I’m hoping this assignment could become part of the online course I’ll be developing for the MicroMasters capstone, which will be something along the lines of “Digital Accessibility and Universal Design in Canvas.”
Topic: Remediating a PDF in Adobe Acrobat DC
Goal of Instruction:
- Define basic digital accessibility terminology in Adobe Acrobat DC including tags, metadata, and embedded fonts.
- Classify types of tags such as “paragraph,” “header,” “figure,” “list,” and “table.”
- Appraise accessibility of PDFs (Portable Document Files) according to the PDF/UA (Universal Accessibility) standard.
- Construct tag trees for PDFs that are legible to screen readers such as JAWS or VoiceOver and preserve a logical reading order.
Rationale: There are no federal laws that set out standards for what makes a PDF accessible. The law that comes closest to dealing with PDF accessibility is the Americans with Disabilities Act (ADA), which states that all media in “places of public accommodation” must be made accessible. It neither defines exactly what such a “place” is, nor what the standard for accessibility is, nor does it mention PDFs. Websites are usually understood to be places of public accommodation. However, even this is ambiguous, as evinced by the recent controversy over whether the Domino’s Pizza website needs to be accessible!
Academic institutions, especially small colleges with limited funding, face both an absence of clear federal or legal guidelines and a dearth of resources with which to meet recommended standards like PDF/UA. Even Adobe’s support documents on remediation are dense and unwelcoming at best. So, when you (or faculty you support) need to place PDFs in an online instructional setting, how do you ensure those PDFs are accessible to all students? This module is intended to equip staff in a small instructional design/technology department with the skills needed to help PDFs meet some basic benchmarks of accessibility drawn from the PDF/UA standard.
The 20-minute module will focus on the tagging workflow in Adobe Acrobat DC. Tags are markers added to each unit of content in a PDF—headers, paragraphs, figures, lists, tables, and more—that let screen readers identify the document’s reading order and allow visually-impaired users to navigate the document in a meaningful way. The module will also touch on adding metadata to a PDF, embedding fonts, and using Adobe’s accessibility checker.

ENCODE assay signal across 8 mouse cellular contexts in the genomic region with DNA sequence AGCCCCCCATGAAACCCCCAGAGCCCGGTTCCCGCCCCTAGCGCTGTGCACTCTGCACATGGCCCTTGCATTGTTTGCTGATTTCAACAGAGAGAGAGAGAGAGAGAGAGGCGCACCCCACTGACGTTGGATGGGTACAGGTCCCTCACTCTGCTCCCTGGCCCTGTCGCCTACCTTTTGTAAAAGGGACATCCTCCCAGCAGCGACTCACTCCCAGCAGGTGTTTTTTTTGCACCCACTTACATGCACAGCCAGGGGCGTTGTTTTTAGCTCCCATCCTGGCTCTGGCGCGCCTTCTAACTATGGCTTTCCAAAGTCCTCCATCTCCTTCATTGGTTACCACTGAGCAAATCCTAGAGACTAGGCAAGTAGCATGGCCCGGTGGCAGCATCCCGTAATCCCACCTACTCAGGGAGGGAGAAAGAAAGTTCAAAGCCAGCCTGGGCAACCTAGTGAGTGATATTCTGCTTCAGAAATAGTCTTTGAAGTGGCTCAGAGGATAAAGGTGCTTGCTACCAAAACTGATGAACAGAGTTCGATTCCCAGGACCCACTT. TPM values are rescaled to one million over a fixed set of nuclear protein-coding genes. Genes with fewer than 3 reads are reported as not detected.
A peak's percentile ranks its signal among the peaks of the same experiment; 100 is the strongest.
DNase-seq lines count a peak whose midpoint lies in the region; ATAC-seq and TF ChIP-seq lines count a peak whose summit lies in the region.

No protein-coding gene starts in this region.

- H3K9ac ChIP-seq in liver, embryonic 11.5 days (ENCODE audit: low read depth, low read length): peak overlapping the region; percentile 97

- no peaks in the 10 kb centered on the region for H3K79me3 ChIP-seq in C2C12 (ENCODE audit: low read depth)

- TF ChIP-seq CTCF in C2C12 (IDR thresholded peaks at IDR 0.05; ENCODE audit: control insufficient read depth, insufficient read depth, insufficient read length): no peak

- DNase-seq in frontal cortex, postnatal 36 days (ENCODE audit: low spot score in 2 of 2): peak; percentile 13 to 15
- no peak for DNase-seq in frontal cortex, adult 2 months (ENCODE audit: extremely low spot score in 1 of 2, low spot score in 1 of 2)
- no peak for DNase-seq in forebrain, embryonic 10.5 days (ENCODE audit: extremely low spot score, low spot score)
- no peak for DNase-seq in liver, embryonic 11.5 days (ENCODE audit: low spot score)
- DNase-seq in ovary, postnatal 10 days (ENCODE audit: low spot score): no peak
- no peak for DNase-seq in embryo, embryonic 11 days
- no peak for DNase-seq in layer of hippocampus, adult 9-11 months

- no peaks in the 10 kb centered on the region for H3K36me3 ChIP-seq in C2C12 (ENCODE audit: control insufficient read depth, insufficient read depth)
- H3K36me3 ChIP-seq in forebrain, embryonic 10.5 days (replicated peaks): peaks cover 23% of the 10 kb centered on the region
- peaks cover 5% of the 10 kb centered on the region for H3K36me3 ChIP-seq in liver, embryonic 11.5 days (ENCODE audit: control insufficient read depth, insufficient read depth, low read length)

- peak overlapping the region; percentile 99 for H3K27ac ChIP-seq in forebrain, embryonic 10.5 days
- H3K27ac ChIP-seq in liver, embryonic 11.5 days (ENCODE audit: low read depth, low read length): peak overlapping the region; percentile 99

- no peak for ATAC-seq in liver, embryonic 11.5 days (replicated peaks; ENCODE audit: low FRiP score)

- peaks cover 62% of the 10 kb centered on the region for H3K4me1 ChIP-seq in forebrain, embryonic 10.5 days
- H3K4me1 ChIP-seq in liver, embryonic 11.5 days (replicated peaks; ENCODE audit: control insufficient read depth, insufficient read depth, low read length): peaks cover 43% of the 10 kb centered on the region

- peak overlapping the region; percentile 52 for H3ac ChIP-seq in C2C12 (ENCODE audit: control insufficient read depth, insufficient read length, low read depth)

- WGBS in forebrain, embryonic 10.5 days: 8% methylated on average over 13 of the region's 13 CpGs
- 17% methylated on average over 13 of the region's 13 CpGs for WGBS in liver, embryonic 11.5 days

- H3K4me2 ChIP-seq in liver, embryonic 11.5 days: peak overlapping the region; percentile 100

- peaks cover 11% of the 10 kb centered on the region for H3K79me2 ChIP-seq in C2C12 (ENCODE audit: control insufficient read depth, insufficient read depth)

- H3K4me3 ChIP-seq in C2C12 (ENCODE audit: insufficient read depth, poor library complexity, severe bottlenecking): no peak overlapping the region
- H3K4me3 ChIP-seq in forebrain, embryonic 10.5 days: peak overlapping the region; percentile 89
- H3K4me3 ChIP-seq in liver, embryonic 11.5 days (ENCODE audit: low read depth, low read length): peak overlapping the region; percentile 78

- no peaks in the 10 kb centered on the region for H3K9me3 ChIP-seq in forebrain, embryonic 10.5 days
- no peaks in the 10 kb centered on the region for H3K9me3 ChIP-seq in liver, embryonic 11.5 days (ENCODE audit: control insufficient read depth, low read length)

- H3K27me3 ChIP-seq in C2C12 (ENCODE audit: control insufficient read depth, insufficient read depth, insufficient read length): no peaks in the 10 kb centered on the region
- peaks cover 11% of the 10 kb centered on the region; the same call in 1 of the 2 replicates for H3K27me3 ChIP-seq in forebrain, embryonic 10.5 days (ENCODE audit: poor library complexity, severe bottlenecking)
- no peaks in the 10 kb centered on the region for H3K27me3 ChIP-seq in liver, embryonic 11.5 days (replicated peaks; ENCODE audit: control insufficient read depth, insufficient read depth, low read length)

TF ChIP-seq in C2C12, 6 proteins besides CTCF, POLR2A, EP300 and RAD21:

It’s in the best interest of staff and students to get in the habit of making PDFs as accessible as possible before it becomes a legal requirement to do so. Schools that don’t do this may someday find themselves with a massive backlog of inaccessible media and not a lot of time or resources to fix it. These practices take time to develop, and this module will provide only the first few steps, not a full primer on PDF/UA. But, it’s a good place to start.
Description / Background of Learner: Staff at a small college who have a background working with instructional technology but want to learn more about digital accessibility, or implement their own remediation workflows.
Performance Based Assessment: To assess performance, the module would provide several models of unremediated PDFs—perhaps a scanned book chapter, an electronic article downloaded from a library database, and a marketing infographic—and ask participants to perform various parts of the remediation process on them. Then, participants can use Adobe Acrobat DC’s built-in accessibility checker to check their work. Finally (if there’s time) participants can save their remediated PDF, test it in a screen reader like VoiceOver (free on Macs), and document their experience.